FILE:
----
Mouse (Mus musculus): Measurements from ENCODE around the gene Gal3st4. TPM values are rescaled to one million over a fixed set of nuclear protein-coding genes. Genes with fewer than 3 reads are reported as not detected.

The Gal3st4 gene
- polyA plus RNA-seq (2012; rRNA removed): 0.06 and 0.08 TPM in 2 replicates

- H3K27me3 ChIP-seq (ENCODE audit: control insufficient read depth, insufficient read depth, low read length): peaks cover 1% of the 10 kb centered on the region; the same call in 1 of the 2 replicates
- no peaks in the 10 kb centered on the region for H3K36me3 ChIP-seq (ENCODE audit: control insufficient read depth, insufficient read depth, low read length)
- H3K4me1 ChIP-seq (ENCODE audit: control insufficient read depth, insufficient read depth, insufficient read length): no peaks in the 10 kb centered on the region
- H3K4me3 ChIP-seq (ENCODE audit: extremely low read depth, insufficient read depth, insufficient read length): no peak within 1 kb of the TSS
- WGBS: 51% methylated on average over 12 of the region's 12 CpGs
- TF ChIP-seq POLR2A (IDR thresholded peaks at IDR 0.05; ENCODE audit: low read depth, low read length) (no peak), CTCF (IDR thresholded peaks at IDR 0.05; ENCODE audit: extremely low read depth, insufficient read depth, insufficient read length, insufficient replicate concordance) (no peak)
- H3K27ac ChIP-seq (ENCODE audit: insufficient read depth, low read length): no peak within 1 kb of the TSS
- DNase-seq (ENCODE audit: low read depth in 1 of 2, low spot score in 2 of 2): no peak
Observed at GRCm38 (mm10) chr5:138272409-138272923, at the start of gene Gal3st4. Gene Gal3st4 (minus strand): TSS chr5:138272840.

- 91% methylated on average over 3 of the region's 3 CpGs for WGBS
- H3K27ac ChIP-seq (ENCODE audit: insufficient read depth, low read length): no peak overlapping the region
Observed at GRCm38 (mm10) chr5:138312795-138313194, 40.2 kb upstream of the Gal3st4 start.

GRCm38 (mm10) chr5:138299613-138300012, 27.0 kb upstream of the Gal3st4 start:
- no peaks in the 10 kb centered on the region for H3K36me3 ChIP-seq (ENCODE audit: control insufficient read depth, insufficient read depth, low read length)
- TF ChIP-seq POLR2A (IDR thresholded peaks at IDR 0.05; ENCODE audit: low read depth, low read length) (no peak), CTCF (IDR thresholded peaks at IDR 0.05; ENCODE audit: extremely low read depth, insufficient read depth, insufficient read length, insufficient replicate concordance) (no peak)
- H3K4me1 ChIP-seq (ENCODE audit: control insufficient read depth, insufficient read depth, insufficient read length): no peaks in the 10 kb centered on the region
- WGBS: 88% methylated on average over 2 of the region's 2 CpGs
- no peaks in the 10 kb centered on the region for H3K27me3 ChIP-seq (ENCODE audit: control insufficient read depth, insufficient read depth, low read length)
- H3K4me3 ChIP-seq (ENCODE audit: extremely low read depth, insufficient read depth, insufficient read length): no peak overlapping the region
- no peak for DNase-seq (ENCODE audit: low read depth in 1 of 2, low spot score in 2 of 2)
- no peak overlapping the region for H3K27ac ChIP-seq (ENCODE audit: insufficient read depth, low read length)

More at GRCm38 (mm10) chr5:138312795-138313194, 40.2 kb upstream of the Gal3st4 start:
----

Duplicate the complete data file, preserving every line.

Mouse (Mus musculus): Measurements from ENCODE around the gene Gal3st4. TPM values are rescaled to one million over a fixed set of nuclear protein-coding genes. Genes with fewer than 3 reads are reported as not detected.

The Gal3st4 gene
- polyA plus RNA-seq (2012; rRNA removed): 0.06 and 0.08 TPM in 2 replicates

- H3K27me3 ChIP-seq (ENCODE audit: control insufficient read depth, insufficient read depth, low read length): peaks cover 1% of the 10 kb centered on the region; the same call in 1 of the 2 replicates
- no peaks in the 10 kb centered on the region for H3K36me3 ChIP-seq (ENCODE audit: control insufficient read depth, insufficient read depth, low read length)
- H3K4me1 ChIP-seq (ENCODE audit: control insufficient read depth, insufficient read depth, insufficient read length): no peaks in the 10 kb centered on the region
- H3K4me3 ChIP-seq (ENCODE audit: extremely low read depth, insufficient read depth, insufficient read length): no peak within 1 kb of the TSS
- WGBS: 51% methylated on average over 12 of the region's 12 CpGs
- TF ChIP-seq POLR2A (IDR thresholded peaks at IDR 0.05; ENCODE audit: low read depth, low read length) (no peak), CTCF (IDR thresholded peaks at IDR 0.05; ENCODE audit: extremely low read depth, insufficient read depth, insufficient read length, insufficient replicate concordance) (no peak)
- H3K27ac ChIP-seq (ENCODE audit: insufficient read depth, low read length): no peak within 1 kb of the TSS
- DNase-seq (ENCODE audit: low read depth in 1 of 2, low spot score in 2 of 2): no peak
Observed at GRCm38 (mm10) chr5:138272409-138272923, at the start of gene Gal3st4. Gene Gal3st4 (minus strand): TSS chr5:138272840.

- 91% methylated on average over 3 of the region's 3 CpGs for WGBS
- H3K27ac ChIP-seq (ENCODE audit: insufficient read depth, low read length): no peak overlapping the region
Observed at GRCm38 (mm10) chr5:138312795-138313194, 40.2 kb upstream of the Gal3st4 start.

GRCm38 (mm10) chr5:138299613-138300012, 27.0 kb upstream of the Gal3st4 start:
- no peaks in the 10 kb centered on the region for H3K36me3 ChIP-seq (ENCODE audit: control insufficient read depth, insufficient read depth, low read length)
- TF ChIP-seq POLR2A (IDR thresholded peaks at IDR 0.05; ENCODE audit: low read depth, low read length) (no peak), CTCF (IDR thresholded peaks at IDR 0.05; ENCODE audit: extremely low read depth, insufficient read depth, insufficient read length, insufficient replicate concordance) (no peak)
- H3K4me1 ChIP-seq (ENCODE audit: control insufficient read depth, insufficient read depth, insufficient read length): no peaks in the 10 kb centered on the region
- WGBS: 88% methylated on average over 2 of the region's 2 CpGs
- no peaks in the 10 kb centered on the region for H3K27me3 ChIP-seq (ENCODE audit: control insufficient read depth, insufficient read depth, low read length)
- H3K4me3 ChIP-seq (ENCODE audit: extremely low read depth, insufficient read depth, insufficient read length): no peak overlapping the region
- no peak for DNase-seq (ENCODE audit: low read depth in 1 of 2, low spot score in 2 of 2)
- no peak overlapping the region for H3K27ac ChIP-seq (ENCODE audit: insufficient read depth, low read length)

More at GRCm38 (mm10) chr5:138312795-138313194, 40.2 kb upstream of the Gal3st4 start: